Excerpt from

Trouble Ticket


Bumper sticker on an old fridge door: Friends don't let friends drink milk. In dream, one can rework the past at one's leisure, as if constructing a puzzle composed of desire (I'm seducing Ms. Laura Bailey who hasn't aged one minute in the intervening 33 years). Television replays the crumpled Mercedes endlessly (at the Super Fresh, by the checkout line, the Enquirer still blares, page one "Di Goes Sex-Mad: I Can't Get Enough")....

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Interview with Ron Silliman by Gary Sullivan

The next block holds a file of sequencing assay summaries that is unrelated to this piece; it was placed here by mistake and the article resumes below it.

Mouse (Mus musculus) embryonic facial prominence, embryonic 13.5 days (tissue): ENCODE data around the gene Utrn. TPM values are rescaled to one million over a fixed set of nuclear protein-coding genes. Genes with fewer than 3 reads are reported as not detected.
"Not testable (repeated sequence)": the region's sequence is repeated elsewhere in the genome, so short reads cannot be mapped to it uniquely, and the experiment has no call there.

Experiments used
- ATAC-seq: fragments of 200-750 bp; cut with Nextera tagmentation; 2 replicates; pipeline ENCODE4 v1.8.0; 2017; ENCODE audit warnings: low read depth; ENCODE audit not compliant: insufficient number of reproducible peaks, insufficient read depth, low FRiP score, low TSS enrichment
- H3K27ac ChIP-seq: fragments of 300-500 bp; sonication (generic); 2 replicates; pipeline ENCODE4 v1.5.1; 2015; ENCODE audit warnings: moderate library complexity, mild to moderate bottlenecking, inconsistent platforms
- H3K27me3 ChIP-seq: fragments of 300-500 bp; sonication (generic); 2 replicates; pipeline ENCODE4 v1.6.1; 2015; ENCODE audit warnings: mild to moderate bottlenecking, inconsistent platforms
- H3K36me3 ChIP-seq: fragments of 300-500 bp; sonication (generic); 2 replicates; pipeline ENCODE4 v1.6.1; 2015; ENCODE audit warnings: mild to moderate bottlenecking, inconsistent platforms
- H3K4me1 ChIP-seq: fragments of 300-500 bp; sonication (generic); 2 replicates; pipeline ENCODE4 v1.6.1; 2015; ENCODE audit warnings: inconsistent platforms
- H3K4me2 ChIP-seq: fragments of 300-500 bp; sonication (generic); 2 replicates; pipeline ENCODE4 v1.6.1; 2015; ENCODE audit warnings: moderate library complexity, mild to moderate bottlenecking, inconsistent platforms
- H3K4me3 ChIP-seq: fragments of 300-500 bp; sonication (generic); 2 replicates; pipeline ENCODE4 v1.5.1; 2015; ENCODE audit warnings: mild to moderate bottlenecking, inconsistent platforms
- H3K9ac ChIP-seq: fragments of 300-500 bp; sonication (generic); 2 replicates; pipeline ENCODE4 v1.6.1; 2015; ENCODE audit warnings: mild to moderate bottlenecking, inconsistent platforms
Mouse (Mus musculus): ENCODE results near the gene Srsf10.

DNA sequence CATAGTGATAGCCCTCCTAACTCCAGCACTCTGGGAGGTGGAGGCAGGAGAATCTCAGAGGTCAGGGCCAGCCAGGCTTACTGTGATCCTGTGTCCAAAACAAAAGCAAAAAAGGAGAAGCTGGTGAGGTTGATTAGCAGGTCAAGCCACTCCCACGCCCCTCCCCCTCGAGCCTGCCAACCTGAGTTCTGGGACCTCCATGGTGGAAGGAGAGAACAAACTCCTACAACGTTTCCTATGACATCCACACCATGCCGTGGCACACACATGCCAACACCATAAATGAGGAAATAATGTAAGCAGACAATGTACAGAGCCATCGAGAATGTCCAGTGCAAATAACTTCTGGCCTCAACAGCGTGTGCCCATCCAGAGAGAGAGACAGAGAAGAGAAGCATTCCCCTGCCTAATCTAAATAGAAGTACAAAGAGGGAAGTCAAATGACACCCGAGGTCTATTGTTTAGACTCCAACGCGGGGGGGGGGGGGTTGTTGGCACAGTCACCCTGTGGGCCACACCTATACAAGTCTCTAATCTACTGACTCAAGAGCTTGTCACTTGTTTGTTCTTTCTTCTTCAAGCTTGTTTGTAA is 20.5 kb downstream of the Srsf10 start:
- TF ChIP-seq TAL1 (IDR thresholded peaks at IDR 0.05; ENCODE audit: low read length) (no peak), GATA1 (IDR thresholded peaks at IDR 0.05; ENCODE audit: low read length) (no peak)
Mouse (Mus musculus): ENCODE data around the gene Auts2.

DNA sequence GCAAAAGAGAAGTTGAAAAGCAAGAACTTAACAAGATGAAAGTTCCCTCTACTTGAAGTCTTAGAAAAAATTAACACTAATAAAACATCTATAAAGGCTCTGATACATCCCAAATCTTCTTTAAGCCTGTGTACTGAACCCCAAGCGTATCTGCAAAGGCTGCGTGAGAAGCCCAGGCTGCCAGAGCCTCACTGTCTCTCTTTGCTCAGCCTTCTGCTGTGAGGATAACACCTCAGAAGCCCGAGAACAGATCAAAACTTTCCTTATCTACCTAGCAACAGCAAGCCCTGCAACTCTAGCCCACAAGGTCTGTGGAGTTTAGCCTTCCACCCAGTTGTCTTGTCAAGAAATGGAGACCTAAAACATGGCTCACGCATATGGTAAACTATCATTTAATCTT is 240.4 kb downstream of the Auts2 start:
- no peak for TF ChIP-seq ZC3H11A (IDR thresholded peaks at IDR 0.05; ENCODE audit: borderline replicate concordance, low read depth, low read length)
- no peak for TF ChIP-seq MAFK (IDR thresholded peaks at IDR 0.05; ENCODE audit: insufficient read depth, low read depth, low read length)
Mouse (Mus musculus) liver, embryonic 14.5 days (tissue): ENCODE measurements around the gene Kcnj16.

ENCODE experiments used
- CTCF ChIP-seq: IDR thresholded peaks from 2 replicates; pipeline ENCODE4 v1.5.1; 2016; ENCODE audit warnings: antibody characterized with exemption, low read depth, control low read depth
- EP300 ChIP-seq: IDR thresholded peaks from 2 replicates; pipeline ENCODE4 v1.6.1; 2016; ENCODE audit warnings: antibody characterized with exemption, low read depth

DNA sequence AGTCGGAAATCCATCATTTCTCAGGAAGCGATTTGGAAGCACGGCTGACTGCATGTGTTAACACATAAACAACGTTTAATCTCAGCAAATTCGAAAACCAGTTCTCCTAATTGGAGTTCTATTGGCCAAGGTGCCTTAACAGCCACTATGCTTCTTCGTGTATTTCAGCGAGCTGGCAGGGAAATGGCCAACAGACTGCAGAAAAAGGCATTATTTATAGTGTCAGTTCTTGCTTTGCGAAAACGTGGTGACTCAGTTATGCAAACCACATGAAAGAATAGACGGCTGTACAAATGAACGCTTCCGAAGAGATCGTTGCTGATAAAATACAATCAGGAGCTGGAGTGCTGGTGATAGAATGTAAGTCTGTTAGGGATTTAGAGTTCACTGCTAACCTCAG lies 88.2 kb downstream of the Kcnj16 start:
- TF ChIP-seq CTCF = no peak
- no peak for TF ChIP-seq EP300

Think of the changes that have gone on in painting or music over the past 50 or 70 years. Think of Bing Crosby as the first singer to understand the dynamics of the microphone, the Jimi Hendrix of that experience, “crooning” where his predecessors had simply blasted out lyrics as if to reach the back row of any auditorium – Crosby is a contemporary with William Carlos Williams, a man whose work still looks unrecognizably avant-garde if we use the kitschmeisters of new formalism as our testing point, and still more than contemporary if we consider the remnants of what used to be the Iowa School of Emoting. In the era of Rova, Counting Crows, and MC Paul Barman, you can still find poets and critics who would object to the equivalent of Bing Crosby. It’s literally nuts.

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